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Healthy? Scientists Now Say ‘This Sugar Could Give Cancer an Extra Punch Alongside Other Treatments’

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Sugar shows promising potential in combating cancer

Collaborative research from Sanford Burnham Prebys and the Osaka International Cancer Institute illuminates how mannose, a sugar integral to many human physiological processes and known to restrict cancer cell growth, could enhance cancer treatment.

The study, published in eLife, suggests that mannose could complement other cancer treatments.

Hudson Freeze, Ph.D., the study’s co-author and director of the Human Genetics Program at Sanford Burnham Prebys, says, “This sugar could give cancer an extra punch alongside other treatments.

“And because mannose is found throughout the body naturally, it could improve cancer treatment without any undesirable side effects.”

Mannose is a type of sugar that the body attaches to proteins to maintain their structure and facilitate their interaction with other molecules. This process, known as glycosylation, is vital for life. Glycosylation disorders can lead to rare, yet often lethal, human diseases.

“It’s been known for more than a century that mannose is lethal to honeybees because they can’t process it like humans do—it’s known as ‘honeybee syndrome,” explains Freeze. “We wanted to see if there is any relationship between honeybee syndrome and the anti-cancer properties of mannose, which could lead to an entirely new approach to combat cancer.”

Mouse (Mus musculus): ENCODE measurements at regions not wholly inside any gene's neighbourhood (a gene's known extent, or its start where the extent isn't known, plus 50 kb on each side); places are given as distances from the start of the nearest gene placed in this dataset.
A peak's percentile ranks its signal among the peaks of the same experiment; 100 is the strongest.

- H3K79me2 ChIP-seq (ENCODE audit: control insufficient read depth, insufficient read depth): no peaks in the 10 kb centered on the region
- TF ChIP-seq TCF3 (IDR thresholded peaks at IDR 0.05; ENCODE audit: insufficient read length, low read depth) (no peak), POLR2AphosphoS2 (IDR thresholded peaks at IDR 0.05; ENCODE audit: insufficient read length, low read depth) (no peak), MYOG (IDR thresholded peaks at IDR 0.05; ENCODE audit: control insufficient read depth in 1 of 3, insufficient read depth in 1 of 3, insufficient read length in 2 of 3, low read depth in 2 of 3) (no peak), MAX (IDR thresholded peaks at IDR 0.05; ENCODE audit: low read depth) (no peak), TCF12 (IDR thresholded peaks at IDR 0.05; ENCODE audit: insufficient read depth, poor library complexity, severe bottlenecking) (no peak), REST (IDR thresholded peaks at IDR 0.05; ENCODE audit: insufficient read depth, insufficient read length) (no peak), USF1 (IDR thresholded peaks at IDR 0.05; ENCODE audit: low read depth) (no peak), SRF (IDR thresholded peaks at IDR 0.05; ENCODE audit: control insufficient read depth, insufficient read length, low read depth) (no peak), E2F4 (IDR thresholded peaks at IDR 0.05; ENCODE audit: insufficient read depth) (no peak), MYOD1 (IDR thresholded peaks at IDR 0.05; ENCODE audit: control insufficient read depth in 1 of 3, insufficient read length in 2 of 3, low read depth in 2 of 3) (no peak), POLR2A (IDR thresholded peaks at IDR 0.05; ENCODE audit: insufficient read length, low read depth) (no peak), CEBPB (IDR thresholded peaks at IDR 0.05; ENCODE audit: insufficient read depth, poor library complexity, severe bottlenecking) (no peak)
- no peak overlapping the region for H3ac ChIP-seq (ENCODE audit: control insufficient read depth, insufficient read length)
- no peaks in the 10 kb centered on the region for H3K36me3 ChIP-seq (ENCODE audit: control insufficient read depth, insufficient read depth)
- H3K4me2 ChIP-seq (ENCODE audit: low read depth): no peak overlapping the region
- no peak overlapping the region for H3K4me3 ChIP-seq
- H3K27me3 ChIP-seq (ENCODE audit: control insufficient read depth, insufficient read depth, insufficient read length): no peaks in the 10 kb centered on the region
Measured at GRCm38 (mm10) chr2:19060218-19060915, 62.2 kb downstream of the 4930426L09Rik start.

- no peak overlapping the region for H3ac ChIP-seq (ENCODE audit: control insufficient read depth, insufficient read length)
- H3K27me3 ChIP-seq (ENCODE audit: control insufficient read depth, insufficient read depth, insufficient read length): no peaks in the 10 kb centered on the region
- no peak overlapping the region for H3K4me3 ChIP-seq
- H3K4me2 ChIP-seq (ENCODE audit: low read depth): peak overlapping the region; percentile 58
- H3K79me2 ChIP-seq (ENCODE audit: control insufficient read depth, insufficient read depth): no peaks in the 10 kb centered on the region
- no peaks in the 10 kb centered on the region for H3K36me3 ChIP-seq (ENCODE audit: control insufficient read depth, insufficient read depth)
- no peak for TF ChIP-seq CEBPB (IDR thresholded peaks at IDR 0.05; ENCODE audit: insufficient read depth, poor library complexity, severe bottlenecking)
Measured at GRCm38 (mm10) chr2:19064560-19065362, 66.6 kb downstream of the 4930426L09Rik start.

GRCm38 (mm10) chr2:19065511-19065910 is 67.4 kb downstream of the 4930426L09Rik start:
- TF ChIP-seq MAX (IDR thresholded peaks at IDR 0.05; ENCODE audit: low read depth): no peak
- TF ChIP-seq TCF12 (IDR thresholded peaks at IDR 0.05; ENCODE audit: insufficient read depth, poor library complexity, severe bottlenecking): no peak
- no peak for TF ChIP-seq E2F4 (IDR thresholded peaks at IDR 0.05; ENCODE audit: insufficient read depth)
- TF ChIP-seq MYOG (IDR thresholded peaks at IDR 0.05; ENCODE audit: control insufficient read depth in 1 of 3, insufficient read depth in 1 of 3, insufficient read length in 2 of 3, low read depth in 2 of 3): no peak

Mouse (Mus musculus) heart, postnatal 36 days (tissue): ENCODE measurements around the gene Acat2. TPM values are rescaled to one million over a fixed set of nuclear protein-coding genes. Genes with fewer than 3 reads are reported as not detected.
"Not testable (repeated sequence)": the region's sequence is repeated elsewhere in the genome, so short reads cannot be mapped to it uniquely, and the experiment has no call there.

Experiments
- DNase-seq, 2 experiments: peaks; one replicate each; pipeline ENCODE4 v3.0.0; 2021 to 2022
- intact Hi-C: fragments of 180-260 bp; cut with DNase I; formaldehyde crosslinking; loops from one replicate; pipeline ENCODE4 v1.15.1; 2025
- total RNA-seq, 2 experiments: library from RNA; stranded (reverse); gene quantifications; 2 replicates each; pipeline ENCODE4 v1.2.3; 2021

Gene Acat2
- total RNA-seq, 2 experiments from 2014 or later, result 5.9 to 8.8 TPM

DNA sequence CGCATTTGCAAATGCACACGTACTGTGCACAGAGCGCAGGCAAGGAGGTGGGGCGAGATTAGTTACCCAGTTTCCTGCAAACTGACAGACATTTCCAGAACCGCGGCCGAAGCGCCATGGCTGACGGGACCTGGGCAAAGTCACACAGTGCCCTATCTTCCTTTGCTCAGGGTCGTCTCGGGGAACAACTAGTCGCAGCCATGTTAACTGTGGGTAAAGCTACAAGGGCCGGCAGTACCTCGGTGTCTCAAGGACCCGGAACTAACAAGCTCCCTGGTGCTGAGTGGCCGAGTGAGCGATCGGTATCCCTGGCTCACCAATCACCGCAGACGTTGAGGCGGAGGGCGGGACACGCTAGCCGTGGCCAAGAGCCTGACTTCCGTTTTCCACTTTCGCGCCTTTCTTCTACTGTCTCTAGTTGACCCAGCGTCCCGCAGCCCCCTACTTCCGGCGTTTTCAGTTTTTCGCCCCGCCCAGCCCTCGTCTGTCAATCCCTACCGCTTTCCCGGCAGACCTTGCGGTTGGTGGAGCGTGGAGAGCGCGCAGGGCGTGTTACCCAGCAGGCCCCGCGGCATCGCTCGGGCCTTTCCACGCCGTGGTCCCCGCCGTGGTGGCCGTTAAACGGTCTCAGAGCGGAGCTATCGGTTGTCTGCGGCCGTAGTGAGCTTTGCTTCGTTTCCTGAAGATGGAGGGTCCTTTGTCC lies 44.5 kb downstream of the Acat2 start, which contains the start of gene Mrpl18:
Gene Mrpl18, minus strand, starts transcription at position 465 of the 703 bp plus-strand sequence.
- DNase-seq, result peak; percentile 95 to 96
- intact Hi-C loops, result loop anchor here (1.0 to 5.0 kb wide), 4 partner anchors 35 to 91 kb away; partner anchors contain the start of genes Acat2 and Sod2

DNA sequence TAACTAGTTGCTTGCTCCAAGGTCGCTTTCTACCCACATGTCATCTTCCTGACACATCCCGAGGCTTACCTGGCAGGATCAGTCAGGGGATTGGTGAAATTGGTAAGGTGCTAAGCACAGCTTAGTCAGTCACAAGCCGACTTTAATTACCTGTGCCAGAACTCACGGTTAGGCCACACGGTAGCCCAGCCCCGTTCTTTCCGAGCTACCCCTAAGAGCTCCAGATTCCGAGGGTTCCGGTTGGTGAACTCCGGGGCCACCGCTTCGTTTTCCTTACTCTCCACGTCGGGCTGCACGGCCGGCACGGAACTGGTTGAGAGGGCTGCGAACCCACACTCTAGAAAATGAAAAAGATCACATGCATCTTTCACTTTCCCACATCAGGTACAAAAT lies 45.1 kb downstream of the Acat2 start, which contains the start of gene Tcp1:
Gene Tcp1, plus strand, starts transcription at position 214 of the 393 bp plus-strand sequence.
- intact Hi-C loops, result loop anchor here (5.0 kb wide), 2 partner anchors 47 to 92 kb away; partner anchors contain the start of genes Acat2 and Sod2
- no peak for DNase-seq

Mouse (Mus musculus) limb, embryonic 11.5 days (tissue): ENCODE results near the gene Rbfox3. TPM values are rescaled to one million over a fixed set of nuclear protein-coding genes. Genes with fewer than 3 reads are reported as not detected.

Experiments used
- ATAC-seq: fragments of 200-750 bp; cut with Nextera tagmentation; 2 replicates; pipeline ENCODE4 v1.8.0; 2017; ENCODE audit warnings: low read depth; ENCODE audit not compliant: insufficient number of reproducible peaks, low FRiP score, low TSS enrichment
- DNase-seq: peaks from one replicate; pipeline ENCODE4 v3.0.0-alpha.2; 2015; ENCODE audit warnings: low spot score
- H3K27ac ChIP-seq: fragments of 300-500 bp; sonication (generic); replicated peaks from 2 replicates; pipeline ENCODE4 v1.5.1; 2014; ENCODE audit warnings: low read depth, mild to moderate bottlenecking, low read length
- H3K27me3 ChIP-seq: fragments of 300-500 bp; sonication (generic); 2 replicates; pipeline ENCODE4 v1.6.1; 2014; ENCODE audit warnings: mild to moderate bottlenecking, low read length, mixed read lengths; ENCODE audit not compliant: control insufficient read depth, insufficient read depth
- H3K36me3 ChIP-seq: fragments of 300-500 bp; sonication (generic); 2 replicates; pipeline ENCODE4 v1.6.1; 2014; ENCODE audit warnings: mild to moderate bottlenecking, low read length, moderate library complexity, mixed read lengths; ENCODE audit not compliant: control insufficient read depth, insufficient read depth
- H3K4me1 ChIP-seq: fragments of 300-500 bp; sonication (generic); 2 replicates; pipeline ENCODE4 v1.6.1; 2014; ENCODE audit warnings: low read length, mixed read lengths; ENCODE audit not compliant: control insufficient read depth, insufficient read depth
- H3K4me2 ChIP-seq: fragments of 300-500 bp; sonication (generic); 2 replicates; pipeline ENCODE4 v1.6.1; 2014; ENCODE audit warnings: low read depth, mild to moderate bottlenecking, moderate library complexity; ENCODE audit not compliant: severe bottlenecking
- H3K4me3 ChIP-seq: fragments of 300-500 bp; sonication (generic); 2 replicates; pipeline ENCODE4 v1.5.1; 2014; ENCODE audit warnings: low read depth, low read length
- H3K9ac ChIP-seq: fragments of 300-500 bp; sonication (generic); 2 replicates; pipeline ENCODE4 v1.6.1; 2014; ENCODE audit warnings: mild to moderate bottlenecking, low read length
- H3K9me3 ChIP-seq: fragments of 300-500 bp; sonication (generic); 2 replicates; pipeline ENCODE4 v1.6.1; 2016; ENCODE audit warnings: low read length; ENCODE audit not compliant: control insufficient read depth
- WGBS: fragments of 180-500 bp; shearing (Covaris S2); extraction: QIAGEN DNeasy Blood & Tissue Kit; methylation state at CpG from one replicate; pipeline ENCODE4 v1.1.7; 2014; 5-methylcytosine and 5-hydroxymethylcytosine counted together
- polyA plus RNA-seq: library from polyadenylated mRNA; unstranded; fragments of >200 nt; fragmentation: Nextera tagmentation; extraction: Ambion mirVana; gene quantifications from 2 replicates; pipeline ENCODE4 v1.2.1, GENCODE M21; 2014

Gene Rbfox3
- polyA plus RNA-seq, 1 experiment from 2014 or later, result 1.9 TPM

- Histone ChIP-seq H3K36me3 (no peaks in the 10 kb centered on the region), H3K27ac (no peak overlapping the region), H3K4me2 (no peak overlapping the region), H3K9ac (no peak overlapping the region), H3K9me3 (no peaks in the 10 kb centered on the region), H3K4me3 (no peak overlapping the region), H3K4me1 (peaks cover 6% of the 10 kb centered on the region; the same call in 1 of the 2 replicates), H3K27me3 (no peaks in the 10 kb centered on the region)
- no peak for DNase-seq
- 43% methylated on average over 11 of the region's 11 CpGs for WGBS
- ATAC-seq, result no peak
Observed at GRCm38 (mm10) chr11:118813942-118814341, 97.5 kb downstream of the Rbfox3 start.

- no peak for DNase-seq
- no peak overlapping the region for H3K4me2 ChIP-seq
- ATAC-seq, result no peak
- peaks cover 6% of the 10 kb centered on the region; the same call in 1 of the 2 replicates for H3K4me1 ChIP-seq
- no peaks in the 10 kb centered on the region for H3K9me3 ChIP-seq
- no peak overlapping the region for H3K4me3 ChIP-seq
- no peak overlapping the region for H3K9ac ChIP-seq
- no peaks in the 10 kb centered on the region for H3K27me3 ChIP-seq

Although previous studies have indicated that mannose can inhibit the growth of various cancers in the laboratory, the mechanism behind this phenomenon is not yet fully understood. To deepen their understanding, the researchers explored an interesting attribute of mannose discovered in an unlikely candidate: honeybees.

The researchers used genetically modified human fibrosarcoma cancer cells—a rare cancer that affects connective tissue—to emulate honeybee syndrome. They discovered that without the necessary enzyme to metabolize mannose, cells reproduced slowly and became significantly more susceptible to chemotherapy.

Freeze elaborates, “We found that triggering honeybee syndrome in these cancer cells made them unable to synthesize the building blocks of DNA and replicate normally. This helps explain the anti-cancer effects of mannose that have we’ve observed in the lab.” 

While exploiting honeybee syndrome could offer a promising supplementary cancer treatment, the researchers warn that this effect relies on crucial metabolic processes. Therefore, further research is required to identify which cancer types would be most sensitive to mannose.

Freeze concludes, “If we can find cancers that have a low activity of the enzyme that processes mannose, treating them with mannose could give just enough of a nudge to make chemotherapy more effective. Many people assume that you always discover treatments in response to the disease, but sometimes you find biology that could be useful for treatment and then have to find the disease to match it.”

Meanwhile, this study underscores the untapped potential of glycosylating sugars in cancer treatment, an area still in its early stages of research.

Freeze adds, “The glycobiology of sugar metabolism within cancer cells is still an unexplored frontier, and it could be an untapped treasure trove of potential treatments just waiting to be discovered.”

Image Credit: Shutterstock

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